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Ryanair Threatens to Shut Its Frankfurt Base After Pilots Reject Pay Cut Deal

File photo of a Ryanair flight taking off from Manchester Airport in United Kingdom. (Image Source: Reuters)

File photo of a Ryanair flight taking off from Manchester Airport in United Kingdom. (Image Source: Reuters)

Ryanair has recently revealed that it would slash up to 3,000 jobs amid collapse in travel demand due to Coronavirus pandemic.

Irish no-frills airline Ryanair plans to close its Frankfurt-Hahn base in Germany -- and other hubs could follow after German pilots rejected pay cuts, it emerged on Wednesday. Ryanair, which is seeking to axe 3,000 jobs due to a coronavirus-induced collapse in travel demand, revealed its plan in a memo sent Tuesday to Germany-based pilots.

The Dublin-based carrier blamed their trade union VC, whose members voted in favour of rejecting its proposed 20-per cent pay cut over four years. "VC wrote to us... (on Monday) confirming that, following a ballot of members, this emergency agreement on cost savings and job protection was rejected since only 49.4 percent voted in favour," Ryanair said in the memo obtained by AFP on Wednesday.

It added: "The VC (has) voted for job cuts and base closures when they could have preserved all jobs. "We must move on with alternative measures to deliver cost savings, which regrettably will mean base closures and dismissals."

Ryanair added that its Frankfurt-Hahn hub, about 120 kilometres (75 miles) west of Germany's financial capital, would close with effect from November 1, but did not specify the number of job losses. The carrier also warned its bases in Berlin Tegel and Duesseldorf were likely to shut down before winter.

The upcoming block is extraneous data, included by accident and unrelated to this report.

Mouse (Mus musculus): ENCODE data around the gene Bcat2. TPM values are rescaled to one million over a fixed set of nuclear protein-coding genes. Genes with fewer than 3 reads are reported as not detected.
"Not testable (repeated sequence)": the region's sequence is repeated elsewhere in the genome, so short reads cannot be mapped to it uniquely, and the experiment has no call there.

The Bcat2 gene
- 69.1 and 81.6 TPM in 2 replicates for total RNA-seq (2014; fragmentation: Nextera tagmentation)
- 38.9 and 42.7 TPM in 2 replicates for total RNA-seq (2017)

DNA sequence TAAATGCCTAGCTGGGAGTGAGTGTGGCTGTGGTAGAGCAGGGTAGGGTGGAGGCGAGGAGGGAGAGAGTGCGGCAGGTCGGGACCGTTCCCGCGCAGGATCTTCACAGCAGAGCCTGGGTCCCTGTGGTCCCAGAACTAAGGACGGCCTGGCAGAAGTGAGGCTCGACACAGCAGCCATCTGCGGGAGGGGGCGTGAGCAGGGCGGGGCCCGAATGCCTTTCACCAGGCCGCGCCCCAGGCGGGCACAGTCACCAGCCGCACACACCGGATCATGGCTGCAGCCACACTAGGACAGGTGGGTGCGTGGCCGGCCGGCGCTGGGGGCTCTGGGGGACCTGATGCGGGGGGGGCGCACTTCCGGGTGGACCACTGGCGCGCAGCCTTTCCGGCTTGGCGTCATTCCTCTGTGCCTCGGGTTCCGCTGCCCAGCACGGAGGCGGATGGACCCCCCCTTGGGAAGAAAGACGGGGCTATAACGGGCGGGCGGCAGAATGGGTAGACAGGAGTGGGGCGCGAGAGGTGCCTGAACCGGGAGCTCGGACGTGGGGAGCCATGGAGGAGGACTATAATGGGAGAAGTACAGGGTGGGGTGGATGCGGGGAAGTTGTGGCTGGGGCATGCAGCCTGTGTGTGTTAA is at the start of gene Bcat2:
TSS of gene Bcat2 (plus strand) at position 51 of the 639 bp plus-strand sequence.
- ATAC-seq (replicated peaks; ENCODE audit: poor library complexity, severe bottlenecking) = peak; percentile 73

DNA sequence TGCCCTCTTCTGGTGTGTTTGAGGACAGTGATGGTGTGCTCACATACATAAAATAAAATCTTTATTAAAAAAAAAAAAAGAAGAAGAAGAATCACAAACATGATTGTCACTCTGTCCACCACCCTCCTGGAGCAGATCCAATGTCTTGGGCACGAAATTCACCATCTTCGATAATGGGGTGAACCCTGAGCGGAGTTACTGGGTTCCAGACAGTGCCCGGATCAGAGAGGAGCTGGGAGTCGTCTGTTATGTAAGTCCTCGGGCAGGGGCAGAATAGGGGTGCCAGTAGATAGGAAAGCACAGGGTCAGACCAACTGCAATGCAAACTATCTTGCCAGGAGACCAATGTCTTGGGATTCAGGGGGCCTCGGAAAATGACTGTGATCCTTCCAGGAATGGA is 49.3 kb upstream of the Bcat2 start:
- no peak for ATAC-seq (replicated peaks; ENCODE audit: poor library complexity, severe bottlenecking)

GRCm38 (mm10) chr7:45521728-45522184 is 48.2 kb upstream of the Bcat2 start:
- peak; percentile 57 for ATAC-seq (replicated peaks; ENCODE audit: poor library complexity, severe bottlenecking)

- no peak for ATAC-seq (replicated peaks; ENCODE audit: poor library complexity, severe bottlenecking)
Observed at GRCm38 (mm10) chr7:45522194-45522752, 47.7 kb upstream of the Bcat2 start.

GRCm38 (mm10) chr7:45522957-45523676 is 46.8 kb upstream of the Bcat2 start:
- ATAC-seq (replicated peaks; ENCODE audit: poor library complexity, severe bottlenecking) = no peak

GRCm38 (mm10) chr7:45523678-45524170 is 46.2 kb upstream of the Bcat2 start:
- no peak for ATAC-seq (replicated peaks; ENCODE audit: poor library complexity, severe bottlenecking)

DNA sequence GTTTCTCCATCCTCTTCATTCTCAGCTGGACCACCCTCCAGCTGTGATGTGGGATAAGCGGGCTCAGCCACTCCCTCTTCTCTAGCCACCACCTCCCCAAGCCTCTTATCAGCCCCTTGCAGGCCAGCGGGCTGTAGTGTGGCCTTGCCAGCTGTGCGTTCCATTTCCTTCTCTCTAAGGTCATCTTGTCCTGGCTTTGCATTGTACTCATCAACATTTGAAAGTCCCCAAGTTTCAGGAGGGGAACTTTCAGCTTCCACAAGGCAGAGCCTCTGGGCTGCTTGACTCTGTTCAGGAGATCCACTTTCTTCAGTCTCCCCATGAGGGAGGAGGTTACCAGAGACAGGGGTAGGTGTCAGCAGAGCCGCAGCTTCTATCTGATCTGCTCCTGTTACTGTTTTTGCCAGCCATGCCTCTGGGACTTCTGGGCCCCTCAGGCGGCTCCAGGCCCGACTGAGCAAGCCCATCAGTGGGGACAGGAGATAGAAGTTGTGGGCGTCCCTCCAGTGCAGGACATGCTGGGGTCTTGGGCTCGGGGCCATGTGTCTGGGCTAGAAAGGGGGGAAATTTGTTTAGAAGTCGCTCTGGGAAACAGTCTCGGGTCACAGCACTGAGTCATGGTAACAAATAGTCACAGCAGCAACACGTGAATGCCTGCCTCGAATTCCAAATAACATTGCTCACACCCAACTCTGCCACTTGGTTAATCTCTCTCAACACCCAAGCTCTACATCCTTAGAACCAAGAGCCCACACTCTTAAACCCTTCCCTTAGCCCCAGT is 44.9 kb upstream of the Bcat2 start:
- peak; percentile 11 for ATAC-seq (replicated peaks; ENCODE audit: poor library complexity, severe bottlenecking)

In reaction, the VC union said the proposed cutbacks would harm members and offer inadequate job security -- and it urged fresh talks. "We are not giving up hope. The employer would be well advised to quickly get back to the negotiating table now," VC added in a statement. VC said 170 pilot jobs were threatened by the closure of the bases.

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According to the Verdi trade union, 350 cabin crew jobs are at risk, plus a third of the 400 employees at the Malta Air subsidiary. Ryanair's decision "demonstrates the cynicism of a company that earns profits from price dumping to the detriment of its staff," said the union, which also called for the airline to resume talks.

In contrast earlier this month, Ryanair's British pilots agreed on 20-percent pay cuts to save 260 jobs that the airline had wanted to axe. Ryanair's four divisions comprise its main Irish operations, Austrian-based Lauda, Polish unit Buzz, and Malta Air.